CMU students to compete in Robot Art 2016 contest

Credit: Courtesy of Kim Baraka Credit: Courtesy of Kim Baraka

Creativity is not just for human artists any longer. The first annual Robot Art competition is currently being held, and a team of Carnegie Mellon students are working hard to create a robot with artistic abilities. This international competition, created and sponsored by Andrew Conru, an entrepreneur who founded FriendFinder Networks Inc., has cash prizes of up to $100,000 for the winning team’s institution. But more than that, it is a call for collaboration.

Through the combined efforts of the participants, Conru hopes that the contest will breed a collaboration between roboticists which will lead to advancements in the artistic capacity of robots. Going further, the Robot Art initiative could perhaps create the opportunity for technology to gain a semblance of humanity. “I want to support education and humanize technology,” Conru said in a press release from Robot Art’s website. “If robots can communicate through artwork that provokes humans to think, feel, and do,” Conru believes that there might be a shift in the public perceptions of robots and artificial intelligence.

The Carnegie Mellon contenders are a team of four: Kim Baraka, a robotics masters student, and Su Baykal, a senior in human-computer interaction and a science and humanities scholar, as well as Yeliz Karadayi and Robert Zacharias, architecture masters students. All four are students of Robotics Institute faculty member Illah Nourbakhsh’s Human-Robot Interaction (HRI) class.

The team first ventured into the world of artistic robotics when they discovered a shared interest in a project connecting robotics and art and naturally began working together within the class. In an interview with The Tartan, Kim Baraka, the group’s leader, said “the course project we came up with involved a study whose aim was to get an understanding of how humans could co-operate with a robot on an artistic task. The [Robot Art] competition was the perfect incentive.”

After much deliberation, the team developed a haptic feedback system — a touch-sensitive system. The goal of this project was to build a system where both a human and the robot could collaborate using only force feedback. “We thought that was a novel method of collaboration that contrasted with existing computational creativity interfaces,” Baraka said.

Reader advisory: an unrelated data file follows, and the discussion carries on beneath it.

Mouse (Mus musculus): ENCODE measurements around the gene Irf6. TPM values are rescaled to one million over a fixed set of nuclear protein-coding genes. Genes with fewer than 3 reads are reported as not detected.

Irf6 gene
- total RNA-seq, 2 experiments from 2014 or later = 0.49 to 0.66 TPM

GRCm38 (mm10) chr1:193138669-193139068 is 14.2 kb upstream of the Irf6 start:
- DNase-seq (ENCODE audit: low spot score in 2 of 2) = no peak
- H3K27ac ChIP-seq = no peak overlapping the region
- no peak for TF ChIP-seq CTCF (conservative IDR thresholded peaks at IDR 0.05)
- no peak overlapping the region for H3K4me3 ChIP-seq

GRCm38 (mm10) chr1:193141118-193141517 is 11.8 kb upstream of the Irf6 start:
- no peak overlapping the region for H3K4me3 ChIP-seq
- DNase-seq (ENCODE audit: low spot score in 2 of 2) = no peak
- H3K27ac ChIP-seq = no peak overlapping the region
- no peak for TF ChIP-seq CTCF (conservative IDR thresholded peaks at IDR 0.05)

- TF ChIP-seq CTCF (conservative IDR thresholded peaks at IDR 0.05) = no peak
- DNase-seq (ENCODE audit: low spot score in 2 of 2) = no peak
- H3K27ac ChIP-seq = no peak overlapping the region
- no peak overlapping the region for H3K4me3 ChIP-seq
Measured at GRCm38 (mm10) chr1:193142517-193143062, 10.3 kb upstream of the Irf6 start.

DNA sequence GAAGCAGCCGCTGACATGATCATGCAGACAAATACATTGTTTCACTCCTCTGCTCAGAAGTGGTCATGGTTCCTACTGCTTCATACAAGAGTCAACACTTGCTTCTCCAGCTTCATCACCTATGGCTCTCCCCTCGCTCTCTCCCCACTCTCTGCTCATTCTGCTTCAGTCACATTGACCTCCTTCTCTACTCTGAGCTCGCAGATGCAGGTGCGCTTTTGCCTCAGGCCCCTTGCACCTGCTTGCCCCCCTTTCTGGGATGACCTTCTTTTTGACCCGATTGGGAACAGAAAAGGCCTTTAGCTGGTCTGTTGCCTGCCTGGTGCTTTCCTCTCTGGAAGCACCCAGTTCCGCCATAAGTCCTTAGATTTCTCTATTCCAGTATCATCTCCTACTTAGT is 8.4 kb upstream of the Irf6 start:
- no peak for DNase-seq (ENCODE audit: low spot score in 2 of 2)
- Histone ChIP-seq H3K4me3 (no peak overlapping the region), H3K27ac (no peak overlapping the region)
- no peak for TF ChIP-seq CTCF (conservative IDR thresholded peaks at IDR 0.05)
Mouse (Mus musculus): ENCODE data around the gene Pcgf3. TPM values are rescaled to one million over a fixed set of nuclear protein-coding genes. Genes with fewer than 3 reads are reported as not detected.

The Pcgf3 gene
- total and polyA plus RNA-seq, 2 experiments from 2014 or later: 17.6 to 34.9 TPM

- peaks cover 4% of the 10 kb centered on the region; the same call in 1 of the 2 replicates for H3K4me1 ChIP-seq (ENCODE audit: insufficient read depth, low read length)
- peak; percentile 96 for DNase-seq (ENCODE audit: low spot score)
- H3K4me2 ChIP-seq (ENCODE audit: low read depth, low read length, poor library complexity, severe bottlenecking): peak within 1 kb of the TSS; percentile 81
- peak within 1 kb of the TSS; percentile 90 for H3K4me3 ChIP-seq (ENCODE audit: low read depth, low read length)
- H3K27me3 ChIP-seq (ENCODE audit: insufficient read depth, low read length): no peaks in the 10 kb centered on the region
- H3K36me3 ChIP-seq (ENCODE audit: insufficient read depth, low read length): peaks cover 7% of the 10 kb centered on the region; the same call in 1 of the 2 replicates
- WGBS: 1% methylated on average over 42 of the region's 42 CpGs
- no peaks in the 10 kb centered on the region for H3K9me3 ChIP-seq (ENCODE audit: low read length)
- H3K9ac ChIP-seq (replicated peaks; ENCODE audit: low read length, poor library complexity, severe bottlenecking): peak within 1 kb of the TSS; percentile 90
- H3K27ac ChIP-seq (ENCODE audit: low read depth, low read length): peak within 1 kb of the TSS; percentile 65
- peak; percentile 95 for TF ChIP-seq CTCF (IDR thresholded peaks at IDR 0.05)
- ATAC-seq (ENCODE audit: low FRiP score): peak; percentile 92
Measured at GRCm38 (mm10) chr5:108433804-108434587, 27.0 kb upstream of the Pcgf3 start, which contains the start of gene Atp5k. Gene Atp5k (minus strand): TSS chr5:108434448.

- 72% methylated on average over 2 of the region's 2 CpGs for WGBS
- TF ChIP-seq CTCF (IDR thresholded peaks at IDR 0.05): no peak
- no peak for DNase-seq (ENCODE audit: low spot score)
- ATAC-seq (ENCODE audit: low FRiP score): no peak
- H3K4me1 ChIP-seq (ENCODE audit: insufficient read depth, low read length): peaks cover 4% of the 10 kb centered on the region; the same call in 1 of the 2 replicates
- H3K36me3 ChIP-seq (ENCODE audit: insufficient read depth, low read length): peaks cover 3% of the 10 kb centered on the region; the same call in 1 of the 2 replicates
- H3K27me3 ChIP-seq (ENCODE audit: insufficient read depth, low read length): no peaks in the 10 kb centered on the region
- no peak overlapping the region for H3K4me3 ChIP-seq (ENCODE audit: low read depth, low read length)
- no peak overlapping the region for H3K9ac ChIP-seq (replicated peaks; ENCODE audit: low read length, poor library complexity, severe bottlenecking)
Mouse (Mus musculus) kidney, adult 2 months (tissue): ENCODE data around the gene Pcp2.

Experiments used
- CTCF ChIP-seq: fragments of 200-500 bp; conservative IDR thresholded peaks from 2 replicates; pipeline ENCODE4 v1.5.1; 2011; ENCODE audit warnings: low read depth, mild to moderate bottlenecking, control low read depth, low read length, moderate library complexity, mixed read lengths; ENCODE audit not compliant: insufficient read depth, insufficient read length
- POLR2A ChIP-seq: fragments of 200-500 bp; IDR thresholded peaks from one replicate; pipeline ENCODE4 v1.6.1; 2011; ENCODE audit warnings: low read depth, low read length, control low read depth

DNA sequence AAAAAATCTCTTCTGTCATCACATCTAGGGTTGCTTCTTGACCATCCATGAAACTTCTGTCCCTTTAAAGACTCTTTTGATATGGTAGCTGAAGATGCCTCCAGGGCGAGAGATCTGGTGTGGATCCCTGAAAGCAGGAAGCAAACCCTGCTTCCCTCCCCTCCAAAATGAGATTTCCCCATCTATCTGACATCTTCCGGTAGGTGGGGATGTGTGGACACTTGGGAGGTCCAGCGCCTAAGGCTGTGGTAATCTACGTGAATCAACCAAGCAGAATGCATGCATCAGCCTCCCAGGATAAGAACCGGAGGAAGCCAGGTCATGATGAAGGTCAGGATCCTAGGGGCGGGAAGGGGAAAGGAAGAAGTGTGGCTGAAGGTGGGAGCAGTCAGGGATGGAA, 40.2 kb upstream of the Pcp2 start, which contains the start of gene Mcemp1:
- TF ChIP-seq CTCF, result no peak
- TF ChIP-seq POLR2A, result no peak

When asked about the idea of humanizing technology, Baraka said that it was “a noble cause — difficult to do.”

Much of the human-robot creative interaction that currently goes on is between the human artist and the robotic medium — such as Adobe’s Photoshop or InDesign, for instance. The human makes all of the choices and does all of the thinking within the constraints of the interface.

The interface itself has only one role in the creative process: to realize the human artist’s vision.

Baraka and his team tackled the idea of humanizing their device when it came time to test its collaborative abilities. “We tried to evaluate differences between people who were told that they were collaborating with a computer program controlling the robot and people who were deceived into thinking there was a human controlling the robot in another room.... people had very different perceptions of the experience.”

The idea of perception seems to be integral to the future of more human-like robotics. While there may always be a difference between the organic human and the engineered, what can turn a tool into a collaborator is the perception of agency. If people believe that a robot is working under its own power and making its own decisions, based on some perceived artistic criteria, perhaps the person might view the robot as having a valid aesthetic and being capable of creating something meaningful.

This goes back to one of the ideas behind artificial intelligence, that in order for something to be intelligent, it should have the ability to create and invent. In terms of speech, this might mean being able to hold its own in a conversation; in terms of art, this might mean painting a piece that makes people stop and think.

“It’s like teaching a walking robot to dance,” Conru said in an interview with The Tartan.

It’s an exercise in human-robot interactions, in thinking about a robot as not just a tool or a medium, but as something that can inspire and possibly evoke emotion in humans. The Robot Art 2016 initiative has two branches: telerobotics and fully automated robot interfaces.

Telerobots are systems with which a person may interact in order to, say, paint. Fully automated systems function by themselves. There is great potential in both kinds. Telerobotics have the potential to assist the elderly or sick individuals with certain tasks, and the idea of full automation is very appealing to the idea of robots as agents.

Ultimately, the Robot Art 2016 competition is proving to be an exciting opportunity to unite great minds for a great purpose.